Easton residents are often surprised to learn that the town supported two independent Methodist congregations for over forty years during the middle of the nineteenth century. The one shown here was known as the Center Street Church. This building was erected in 1844 on land donated Continue reading “The Historical Society of Easton presents Then & Now”
The final chapter.
The 1909 races had been cut short by a tragic accident that sent several spectators to the hospital. One young man, Hosmer Potter of Bridgeport, had suffered multiple broken bones as well as a traumatic head injury. Potter had spent two weeks in the hospital, Continue reading “1910 – The Year the Grinches Stole the Sport Hill Races”
Public transportation in Easton? Once upon a time – yes!
Development and growth in Easton had been severely hampered in the late nineteenth century due to the lack of rail service. A planned rail line that would have run through the Aspetuck Valley in Easton and Redding, connecting Continue reading “Catch the Last Bus to Easton”
This is the second of the Historical Society of Easton’s 3 part series on the Sport Hill Races:
The 1908 Sport Hill Races had been a rousing success. Nearly sixty entries, nine races, and more people than Easton had ever seen. But even success sometimes breeds ill consequences.Continue reading “1909 – Shattered Records – Shattered Bones”
Perhaps the subject I get asked most about when it comes to Easton history is the annual Hill Climb that was held at Sport Hill every Decoration Day on May 30th during much of the first decade of the twentieth century. This is the first of three articles the Historical Society of Continue reading “The Sport Hill Races – 1908”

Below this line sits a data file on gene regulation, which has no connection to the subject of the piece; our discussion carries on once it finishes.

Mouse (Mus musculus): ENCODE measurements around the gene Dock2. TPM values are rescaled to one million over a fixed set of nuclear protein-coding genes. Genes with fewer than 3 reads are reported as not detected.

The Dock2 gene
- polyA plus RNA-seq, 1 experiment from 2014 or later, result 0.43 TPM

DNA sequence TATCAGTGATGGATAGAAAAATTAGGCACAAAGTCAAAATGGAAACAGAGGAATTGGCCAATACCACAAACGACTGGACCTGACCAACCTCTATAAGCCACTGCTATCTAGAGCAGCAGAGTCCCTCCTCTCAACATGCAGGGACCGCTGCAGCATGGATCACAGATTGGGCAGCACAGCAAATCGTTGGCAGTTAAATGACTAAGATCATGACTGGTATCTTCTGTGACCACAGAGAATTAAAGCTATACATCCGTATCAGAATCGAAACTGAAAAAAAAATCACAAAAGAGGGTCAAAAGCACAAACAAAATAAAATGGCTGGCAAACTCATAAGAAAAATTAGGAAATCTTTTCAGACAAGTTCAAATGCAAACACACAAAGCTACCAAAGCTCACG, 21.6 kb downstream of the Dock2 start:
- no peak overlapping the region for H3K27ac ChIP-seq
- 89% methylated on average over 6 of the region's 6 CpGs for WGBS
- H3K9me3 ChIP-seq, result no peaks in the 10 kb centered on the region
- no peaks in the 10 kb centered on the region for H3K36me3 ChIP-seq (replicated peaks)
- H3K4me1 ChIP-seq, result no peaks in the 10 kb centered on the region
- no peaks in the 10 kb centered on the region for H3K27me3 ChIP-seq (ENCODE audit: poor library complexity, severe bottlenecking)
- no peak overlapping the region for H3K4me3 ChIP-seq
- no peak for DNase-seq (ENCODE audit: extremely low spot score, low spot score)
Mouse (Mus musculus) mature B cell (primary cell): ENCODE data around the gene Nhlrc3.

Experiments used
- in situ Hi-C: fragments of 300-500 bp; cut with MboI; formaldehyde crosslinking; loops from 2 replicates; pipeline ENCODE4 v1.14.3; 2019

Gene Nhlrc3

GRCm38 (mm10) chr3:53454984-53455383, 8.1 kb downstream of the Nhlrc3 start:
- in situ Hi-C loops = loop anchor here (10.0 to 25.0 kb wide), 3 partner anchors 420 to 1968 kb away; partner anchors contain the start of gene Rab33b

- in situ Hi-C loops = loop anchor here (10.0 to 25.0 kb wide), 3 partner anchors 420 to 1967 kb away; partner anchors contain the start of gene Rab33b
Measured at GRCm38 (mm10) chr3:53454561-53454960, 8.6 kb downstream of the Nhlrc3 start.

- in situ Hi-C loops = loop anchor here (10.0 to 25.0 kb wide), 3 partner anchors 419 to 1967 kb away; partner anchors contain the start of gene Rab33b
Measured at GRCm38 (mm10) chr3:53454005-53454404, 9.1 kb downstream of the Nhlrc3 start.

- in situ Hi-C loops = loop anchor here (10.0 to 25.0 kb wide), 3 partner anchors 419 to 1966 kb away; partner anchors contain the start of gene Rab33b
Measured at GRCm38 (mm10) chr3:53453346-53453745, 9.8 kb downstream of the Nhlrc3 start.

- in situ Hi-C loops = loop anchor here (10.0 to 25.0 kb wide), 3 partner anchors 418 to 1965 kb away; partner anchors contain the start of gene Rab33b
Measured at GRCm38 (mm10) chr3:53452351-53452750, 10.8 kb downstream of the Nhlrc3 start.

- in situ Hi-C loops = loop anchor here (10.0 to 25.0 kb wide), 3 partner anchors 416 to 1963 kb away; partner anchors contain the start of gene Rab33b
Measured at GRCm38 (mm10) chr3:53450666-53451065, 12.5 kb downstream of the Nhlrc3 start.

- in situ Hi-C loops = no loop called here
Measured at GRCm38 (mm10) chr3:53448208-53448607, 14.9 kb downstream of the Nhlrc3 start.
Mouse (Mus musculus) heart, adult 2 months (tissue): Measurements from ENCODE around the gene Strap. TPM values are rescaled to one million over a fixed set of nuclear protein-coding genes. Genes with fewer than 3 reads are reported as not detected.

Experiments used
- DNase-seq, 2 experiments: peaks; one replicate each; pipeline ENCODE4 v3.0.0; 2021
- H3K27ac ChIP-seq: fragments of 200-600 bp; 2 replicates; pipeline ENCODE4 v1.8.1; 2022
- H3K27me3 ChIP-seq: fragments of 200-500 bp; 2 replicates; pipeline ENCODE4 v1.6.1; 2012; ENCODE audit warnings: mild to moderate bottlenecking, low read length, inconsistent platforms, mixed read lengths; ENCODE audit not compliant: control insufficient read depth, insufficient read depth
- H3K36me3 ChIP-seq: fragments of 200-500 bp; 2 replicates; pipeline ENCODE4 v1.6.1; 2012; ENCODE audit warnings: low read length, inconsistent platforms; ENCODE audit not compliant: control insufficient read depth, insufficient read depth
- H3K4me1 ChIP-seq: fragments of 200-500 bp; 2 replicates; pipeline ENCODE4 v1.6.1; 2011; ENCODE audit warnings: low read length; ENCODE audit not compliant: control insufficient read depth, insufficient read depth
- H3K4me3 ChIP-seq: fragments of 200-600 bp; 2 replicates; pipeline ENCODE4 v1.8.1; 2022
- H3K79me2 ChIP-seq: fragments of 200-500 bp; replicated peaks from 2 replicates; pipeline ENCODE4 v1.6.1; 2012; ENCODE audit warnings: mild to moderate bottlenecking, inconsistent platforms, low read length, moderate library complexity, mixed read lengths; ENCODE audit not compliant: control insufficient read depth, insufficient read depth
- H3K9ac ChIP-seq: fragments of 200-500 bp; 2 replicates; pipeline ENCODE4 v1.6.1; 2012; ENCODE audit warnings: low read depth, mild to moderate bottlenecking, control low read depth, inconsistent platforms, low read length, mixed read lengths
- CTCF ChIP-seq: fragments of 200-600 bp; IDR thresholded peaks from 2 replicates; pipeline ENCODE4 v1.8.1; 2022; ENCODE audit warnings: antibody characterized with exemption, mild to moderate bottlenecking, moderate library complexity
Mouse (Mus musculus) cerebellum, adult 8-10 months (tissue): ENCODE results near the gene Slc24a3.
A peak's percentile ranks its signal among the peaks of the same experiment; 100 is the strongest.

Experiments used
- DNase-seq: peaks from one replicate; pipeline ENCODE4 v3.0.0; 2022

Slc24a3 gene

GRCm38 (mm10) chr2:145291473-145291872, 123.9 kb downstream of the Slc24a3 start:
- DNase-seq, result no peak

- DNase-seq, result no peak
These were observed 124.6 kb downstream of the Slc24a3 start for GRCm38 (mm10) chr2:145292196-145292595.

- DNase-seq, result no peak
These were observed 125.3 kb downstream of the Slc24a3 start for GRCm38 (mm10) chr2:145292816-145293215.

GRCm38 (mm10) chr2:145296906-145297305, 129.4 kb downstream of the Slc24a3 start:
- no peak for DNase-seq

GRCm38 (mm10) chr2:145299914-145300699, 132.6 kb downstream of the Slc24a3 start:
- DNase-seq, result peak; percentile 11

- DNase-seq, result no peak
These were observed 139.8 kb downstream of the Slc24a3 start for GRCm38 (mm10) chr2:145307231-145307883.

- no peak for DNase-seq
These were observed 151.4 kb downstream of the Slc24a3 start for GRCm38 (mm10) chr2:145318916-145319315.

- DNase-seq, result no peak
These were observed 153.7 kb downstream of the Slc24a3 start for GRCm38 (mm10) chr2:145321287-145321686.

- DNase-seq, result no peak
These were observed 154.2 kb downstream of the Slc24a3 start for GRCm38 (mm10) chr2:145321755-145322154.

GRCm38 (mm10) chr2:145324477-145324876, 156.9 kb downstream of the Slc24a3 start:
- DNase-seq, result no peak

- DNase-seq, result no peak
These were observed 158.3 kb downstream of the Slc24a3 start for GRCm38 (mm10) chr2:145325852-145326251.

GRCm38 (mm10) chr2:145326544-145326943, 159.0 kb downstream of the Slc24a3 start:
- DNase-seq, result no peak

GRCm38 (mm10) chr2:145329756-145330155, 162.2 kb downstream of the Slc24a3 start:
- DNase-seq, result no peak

Ever wonder how and when the town of Easton got its name? It all happened exactly 175 years ago, on May 23, 1845, when the Connecticut Legislature finally accepted a petition requesting Weston be split into two separate towns. That petition was presented by twenty-nine Weston residents, Continue reading “Easton – 175 Years & Counting”
Presented by the Historical Society of Easton
Research for this article began over two years ago when I learned of an Easton Civil War soldier who perished while being held captive as a prisoner of war in a Confederate prison camp. My quest to discover more about Private Olius Continue reading “Finding Private Lyon”
This month, Easton reaches a landmark anniversary as it turns 175 years old. As a parish that was once part of Weston, our town was settled by independent, brave and hardworking colonials who were often referred to as “outlivers” Continue reading “Everyday History in Easton”
One of the challenges in writing a weekly history column is constantly coming up with new ideas about old things. Today’s subject was inspired by the Getty Museum in Los Angeles which recently called on its online followers to re-create master artworks using ordinary household items. Continue reading “Monuments Men”
Located on the northwest corner of Sport Hill & Adams Road, this complex originally operated as a grocery store run by future Town Clerk John S. Adams and his wife Marietta beginning in the late 1830’s. During the most of 19th century, this area was one of Easton’s main hubs of commerce. Continue reading “The Historical Society of Easton presents Then & Now”